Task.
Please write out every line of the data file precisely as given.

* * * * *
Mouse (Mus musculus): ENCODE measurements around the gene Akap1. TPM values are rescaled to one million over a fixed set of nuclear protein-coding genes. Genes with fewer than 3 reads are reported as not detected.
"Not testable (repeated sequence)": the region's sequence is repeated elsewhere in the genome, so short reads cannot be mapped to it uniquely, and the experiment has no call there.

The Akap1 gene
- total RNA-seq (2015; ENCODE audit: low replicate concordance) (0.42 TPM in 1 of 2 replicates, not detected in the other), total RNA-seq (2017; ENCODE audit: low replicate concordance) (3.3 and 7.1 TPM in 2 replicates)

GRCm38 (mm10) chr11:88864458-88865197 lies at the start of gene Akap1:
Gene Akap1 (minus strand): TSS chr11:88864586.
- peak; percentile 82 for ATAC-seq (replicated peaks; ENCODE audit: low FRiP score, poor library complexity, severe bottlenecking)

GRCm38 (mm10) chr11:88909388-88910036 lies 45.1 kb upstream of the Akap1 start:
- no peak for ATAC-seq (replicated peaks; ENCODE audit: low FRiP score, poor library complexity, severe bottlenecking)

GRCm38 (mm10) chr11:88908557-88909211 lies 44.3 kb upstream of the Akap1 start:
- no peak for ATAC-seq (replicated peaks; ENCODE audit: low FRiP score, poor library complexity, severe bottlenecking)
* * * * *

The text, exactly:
Mouse (Mus musculus): ENCODE measurements around the gene Akap1. TPM values are rescaled to one million over a fixed set of nuclear protein-coding genes. Genes with fewer than 3 reads are reported as not detected.
"Not testable (repeated sequence)": the region's sequence is repeated elsewhere in the genome, so short reads cannot be mapped to it uniquely, and the experiment has no call there.

The Akap1 gene
- total RNA-seq (2015; ENCODE audit: low replicate concordance) (0.42 TPM in 1 of 2 replicates, not detected in the other), total RNA-seq (2017; ENCODE audit: low replicate concordance) (3.3 and 7.1 TPM in 2 replicates)

GRCm38 (mm10) chr11:88864458-88865197 lies at the start of gene Akap1:
Gene Akap1 (minus strand): TSS chr11:88864586.
- peak; percentile 82 for ATAC-seq (replicated peaks; ENCODE audit: low FRiP score, poor library complexity, severe bottlenecking)

GRCm38 (mm10) chr11:88909388-88910036 lies 45.1 kb upstream of the Akap1 start:
- no peak for ATAC-seq (replicated peaks; ENCODE audit: low FRiP score, poor library complexity, severe bottlenecking)

GRCm38 (mm10) chr11:88908557-88909211 lies 44.3 kb upstream of the Akap1 start:
- no peak for ATAC-seq (replicated peaks; ENCODE audit: low FRiP score, poor library complexity, severe bottlenecking)